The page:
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Volume 52 Number 3, March 2001

Volume 52 Number 3

Temples of Orissa

Editorial

Bhubaneswar (Ekamra-Kshetra): Temple Town and Cultural Centre
Thomas Eugene Donaldson

Jajpur (Viraja-kshetra) and Shakta Art
Thomas Eugene Donaldson

Conserving the Temple of Lord Jagannath
Gopal C. Chauley

Closer to Heaven than the Gods: Jain Monks in the Art of Pre-Kushan Mathura
Sonya Rhie Quintanilla

Tomb of Subhan: A Little-Known Monument of the Lodi Period
Subhash Parihar

Newsletters

Book Reviews

Editorial
Vol. 52 No. 3, March 2001, pp. 10-11

Announcing the Marg Database which includes abstracts and indexes of all articles published in Marg’s magazines and books since Vol. 1 No. 1 published in October 1946. The project was completed in a year (1999-2000) and will be annually updated.

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Bhubaneswar (Ekamra-Kshetra): Temple Town and Cultural Centre
Donaldson, Thomas Eugene
Vol. 52 No. 3, March 2001, pp. 12-27 [Also in Orissa Revisited edited by Pratapaditya Pal; Vol. 52 No. 3, March 2001; ISBN: 81-85026-51-3, pp. 48-63]

Evidence of the antiquity of Ekamra-kshetra is provided by the Ashokan rock edict, the elephant emerging from a rock at Dhauli, sculptures, epigraphs, and literature. The writer discusses the Hatigumpha inscription and sculptured reliefs of Khandagiri and Udayagiri hills, the literary evidence of the tantric texts and the Mahabharata, and sculptures and architectural motifs on the Shatrughneshvara, Kalika Devi, Bhavani-Shankara, Parashurameshvara, Vaital Deul, Gauri, Mukteshvara, Rajarani, Brahmeshvara, Lingaraja, and Megheshvara temples built during the Shailodbhava, Bhauma-kara, and Somavamshi-kesari periods.

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Jajpur (Viraja-kshetra) and Shakta Art
Donaldson, Thomas Eugene
Vol. 52 No. 3, March 2001, pp. 28-41 [Also in Orissa Revisited edited by Pratapaditya Pal; Vol. 52 No. 3, March 2001; ISBN: 81-85026-51-3, pp. 64-77]

The working of the female principle in the form of a Divine Mother appears very early in Orissa. This is attested by Ashoka's Rock Edict XIII, and a 3rd century BCE inscription at Bhadrak. By the Gupta period, the primitive forms of the divine mother became gradually "Hinduized". The Bhauma-kara, Ganga, and Gajapati rulers were also devoted to Shaktism. Viraja (Jajpur) was and is the primary centre for the worship of Devi, as evident from literary and epigraphic references, and the images of Chamunda, Dantura, Durga, Mahishamardini, Ambalika, the Saptamatrikas, Mahalakshmi, Varahi, Yoginis, and Mahabhairavi in the temple shrines of the region.

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Conserving the Temple of Lord Jagannath
Chauley, Gopal C.
Vol. 52 No. 3, March 2001, pp. 42-56 [Also in Orissa Revisited edited by Pratapaditya Pal; Vol. 52 No. 3, March 2001; ISBN: 81-85026-51-3, pp. 78-92]

The essay provides a brief account of the recent efforts at conservation of the temple by the Archaeological Survey of India. The deplastering of the surface of the temple has revealed an array of sculptures and other decorative details. All conservation work was monitored by the technical expert committee.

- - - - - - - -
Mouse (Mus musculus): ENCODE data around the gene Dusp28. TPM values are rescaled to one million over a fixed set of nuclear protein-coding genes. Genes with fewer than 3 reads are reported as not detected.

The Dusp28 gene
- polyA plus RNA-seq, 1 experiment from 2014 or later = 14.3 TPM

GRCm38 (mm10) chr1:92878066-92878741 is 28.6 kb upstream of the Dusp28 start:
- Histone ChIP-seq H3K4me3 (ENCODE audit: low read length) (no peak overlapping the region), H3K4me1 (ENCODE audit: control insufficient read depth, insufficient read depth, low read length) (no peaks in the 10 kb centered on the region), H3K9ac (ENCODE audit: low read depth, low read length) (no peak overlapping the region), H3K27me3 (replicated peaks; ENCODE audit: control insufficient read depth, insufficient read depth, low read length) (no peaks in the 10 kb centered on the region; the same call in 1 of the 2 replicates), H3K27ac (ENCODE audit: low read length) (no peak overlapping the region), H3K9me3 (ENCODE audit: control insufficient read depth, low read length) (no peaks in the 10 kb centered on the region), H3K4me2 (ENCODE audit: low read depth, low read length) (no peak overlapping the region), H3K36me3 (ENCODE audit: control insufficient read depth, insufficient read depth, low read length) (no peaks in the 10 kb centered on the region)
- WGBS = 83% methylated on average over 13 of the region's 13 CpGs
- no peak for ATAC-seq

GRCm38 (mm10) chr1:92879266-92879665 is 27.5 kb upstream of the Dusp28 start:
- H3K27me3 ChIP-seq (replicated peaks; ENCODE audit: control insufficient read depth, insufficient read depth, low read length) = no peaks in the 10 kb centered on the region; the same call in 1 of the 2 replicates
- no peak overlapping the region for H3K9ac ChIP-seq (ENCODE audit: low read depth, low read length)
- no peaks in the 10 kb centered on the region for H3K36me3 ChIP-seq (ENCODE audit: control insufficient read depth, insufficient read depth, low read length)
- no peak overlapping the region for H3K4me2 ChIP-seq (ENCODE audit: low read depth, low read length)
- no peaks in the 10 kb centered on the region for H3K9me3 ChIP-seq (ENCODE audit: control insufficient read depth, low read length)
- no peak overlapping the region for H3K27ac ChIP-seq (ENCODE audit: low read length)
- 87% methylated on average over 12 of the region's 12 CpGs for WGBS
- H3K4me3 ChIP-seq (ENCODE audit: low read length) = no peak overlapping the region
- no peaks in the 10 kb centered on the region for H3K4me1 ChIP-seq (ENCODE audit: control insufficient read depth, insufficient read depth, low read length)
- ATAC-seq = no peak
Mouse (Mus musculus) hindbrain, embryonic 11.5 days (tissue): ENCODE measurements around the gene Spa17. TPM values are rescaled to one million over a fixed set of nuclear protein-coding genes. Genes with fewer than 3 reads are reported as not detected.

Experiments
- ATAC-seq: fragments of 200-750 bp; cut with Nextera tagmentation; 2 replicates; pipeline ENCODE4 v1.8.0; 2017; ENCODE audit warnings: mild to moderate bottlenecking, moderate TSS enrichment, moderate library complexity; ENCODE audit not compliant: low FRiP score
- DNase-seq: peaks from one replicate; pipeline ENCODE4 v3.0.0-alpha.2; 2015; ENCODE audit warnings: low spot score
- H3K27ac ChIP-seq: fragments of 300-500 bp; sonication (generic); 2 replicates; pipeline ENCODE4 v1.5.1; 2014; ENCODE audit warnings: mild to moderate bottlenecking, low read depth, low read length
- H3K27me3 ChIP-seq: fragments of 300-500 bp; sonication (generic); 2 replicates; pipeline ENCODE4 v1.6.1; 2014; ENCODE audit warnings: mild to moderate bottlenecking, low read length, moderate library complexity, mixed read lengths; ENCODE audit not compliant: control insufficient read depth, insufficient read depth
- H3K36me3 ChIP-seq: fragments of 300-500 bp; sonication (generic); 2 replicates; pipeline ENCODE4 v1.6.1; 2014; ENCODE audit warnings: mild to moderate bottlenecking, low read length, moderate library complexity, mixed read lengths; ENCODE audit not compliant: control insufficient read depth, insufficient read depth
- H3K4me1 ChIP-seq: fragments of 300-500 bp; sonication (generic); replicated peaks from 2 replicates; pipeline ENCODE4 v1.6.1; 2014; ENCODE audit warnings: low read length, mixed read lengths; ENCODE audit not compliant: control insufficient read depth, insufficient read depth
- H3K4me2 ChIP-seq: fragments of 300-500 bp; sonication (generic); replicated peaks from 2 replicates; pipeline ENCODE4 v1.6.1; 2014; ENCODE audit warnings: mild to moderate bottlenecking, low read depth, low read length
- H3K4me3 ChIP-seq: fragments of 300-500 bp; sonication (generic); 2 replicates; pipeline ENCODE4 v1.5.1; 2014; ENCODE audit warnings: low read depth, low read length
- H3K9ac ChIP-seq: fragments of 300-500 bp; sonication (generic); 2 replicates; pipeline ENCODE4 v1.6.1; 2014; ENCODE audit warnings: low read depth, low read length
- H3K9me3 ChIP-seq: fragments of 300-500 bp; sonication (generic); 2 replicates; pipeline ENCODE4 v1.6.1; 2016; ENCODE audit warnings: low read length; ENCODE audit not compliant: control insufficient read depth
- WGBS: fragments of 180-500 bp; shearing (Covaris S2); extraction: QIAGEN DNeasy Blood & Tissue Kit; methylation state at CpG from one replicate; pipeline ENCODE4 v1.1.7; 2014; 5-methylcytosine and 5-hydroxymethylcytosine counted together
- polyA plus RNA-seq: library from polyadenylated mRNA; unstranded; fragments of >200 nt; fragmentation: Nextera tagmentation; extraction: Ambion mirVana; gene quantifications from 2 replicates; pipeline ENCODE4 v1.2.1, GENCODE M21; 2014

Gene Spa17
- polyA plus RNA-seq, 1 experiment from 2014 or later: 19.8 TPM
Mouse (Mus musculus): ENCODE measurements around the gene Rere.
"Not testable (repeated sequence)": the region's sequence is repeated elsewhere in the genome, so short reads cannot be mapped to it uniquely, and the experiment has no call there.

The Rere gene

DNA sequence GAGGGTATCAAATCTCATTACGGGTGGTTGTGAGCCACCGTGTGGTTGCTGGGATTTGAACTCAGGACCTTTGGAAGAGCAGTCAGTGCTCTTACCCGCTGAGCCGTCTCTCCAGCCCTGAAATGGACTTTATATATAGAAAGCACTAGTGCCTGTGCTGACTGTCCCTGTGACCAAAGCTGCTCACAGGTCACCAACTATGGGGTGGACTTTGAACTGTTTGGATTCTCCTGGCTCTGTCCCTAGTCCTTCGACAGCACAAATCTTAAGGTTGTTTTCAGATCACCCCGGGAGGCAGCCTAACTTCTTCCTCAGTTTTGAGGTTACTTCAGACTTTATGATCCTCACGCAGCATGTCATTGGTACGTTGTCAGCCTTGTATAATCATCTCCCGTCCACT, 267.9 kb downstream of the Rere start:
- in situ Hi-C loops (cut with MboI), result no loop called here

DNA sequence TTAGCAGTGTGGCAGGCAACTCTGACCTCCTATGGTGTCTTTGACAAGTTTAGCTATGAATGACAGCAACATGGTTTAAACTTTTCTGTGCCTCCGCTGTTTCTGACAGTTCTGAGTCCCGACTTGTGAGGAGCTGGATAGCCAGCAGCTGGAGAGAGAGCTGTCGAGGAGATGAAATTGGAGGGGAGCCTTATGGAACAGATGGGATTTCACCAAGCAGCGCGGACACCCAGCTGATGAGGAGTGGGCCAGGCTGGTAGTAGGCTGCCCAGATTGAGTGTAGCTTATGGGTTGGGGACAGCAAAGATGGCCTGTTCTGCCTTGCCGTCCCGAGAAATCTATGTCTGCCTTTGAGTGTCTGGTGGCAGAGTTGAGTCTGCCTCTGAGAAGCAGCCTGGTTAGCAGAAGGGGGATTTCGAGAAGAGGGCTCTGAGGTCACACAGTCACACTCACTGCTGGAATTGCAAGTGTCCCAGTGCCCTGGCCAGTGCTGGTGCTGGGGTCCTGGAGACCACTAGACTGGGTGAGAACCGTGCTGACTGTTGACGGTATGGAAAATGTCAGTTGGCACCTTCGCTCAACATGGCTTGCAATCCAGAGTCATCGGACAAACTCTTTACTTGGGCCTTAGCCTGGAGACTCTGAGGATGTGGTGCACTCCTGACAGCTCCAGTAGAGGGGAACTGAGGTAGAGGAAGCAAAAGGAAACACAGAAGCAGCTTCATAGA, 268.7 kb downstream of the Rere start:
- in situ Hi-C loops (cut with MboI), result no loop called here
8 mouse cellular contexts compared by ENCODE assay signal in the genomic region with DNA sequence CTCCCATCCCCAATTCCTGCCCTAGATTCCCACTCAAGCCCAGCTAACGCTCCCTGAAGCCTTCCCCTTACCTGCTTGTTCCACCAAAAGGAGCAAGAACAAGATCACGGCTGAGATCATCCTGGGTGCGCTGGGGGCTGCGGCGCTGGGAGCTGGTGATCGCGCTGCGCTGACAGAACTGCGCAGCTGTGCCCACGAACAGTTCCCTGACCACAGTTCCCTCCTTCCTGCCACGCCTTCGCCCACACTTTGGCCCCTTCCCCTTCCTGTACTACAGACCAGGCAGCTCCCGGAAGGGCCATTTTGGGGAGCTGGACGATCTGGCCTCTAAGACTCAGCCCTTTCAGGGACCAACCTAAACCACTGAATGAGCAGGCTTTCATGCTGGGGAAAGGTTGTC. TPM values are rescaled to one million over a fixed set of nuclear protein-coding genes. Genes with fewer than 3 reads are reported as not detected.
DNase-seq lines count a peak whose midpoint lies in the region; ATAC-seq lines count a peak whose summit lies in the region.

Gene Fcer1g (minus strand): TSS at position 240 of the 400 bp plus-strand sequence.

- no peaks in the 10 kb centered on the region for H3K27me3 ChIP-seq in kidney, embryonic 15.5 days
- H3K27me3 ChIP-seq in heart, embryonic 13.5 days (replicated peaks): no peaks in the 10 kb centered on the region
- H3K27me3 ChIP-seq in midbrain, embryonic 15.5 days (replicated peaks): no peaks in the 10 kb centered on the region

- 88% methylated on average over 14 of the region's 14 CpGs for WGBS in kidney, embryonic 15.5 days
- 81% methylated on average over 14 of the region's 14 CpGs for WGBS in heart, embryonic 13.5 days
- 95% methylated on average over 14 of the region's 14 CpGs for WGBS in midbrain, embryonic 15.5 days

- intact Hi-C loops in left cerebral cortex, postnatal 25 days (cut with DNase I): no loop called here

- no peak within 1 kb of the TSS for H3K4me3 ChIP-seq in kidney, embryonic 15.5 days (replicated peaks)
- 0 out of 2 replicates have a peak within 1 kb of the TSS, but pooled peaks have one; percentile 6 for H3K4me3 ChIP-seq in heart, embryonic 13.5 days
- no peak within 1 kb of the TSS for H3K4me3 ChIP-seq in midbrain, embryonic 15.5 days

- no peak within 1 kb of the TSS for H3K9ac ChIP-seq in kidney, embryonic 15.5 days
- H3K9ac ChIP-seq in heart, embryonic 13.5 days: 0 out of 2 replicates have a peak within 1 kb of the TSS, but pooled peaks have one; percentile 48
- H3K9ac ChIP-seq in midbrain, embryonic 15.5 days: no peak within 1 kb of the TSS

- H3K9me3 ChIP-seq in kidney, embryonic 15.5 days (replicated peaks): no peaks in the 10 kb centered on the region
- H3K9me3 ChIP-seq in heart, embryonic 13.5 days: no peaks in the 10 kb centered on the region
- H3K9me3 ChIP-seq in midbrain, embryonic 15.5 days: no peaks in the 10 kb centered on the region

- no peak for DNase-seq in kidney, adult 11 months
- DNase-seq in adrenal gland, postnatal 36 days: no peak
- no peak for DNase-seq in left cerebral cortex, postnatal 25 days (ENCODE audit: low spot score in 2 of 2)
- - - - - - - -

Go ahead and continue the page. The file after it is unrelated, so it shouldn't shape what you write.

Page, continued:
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Closer to Heaven than the Gods: Jain Monks in the Art of Pre-Kushan Mathura
Quintanilla, Sonya Rhie
Vol. 52 No. 3, March 2001, pp. 57-68

Members of a unique sect of Ardhaphalaka Jain monks, identifiable by the cloth carried over their left forearms, are depicted in six rare sculptures from Pre-Kushan Mathura. The Ardhaphalaka monks seem to have been largely responsible for vigorous and influential productions of Jain art and architecture, including the popularization of the Jina icon. An examination of their sculpted representations reveals otherwise unknown aspects about their practices and relationships with other religious groups.

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Tomb of Subhan: a Little-known Monument of the Lodi Period
Parihar, Subhash
Vol. 52 No. 3, March 2001, pp. 69-75

The article provides a description of the building, its decorative details, inscriptions, and architectural style, a note on the origins of the traditional names for the tombs of Mir Miran and Bibi Haj, and a justification for the selection of the site of Sirhind (instead of Delhi) for the tomb.

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Newsletters
Vol. 52 No. 3, March 2001, pp. 76-93
Kavita Singh writes on the German Festival in India, which has its first stop in New Delhi, and the reopened Indus Valley Gallery at National Museum; Monisha Ahmed attends a seminar on embroidery at NIFT, Hyderabad; Shehbaz H Safrani explores Purani Haveli, which now houses H.E.H. The Nizam's museum; John Siudmak visits the reopened Museum fur lndische Kunst in Berlin and the the recently opened Great Court of the British Museum; Sonya Rhie Quintanilla attends two symposiums on the history of northern India and its connections to Central Asia in the US.
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Book Reviews
Vol. 52 No. 3, March 2001, pp. 94-98

India, An Archaeological History - Palaeolithic Beginnings to Early Historic Foundations by Dilip K. Chakrabarti, reviewed by Zarine Cooper; The Decline and Fall of the Indus Civilization edited by Nayanjot Lahiri, reviewed by Biswajeet Rath; Archaeology of Orissa, 2 volumes edited by K.K. Basa and Pradeep Mohanty, reviewed by Ajay Pratap.

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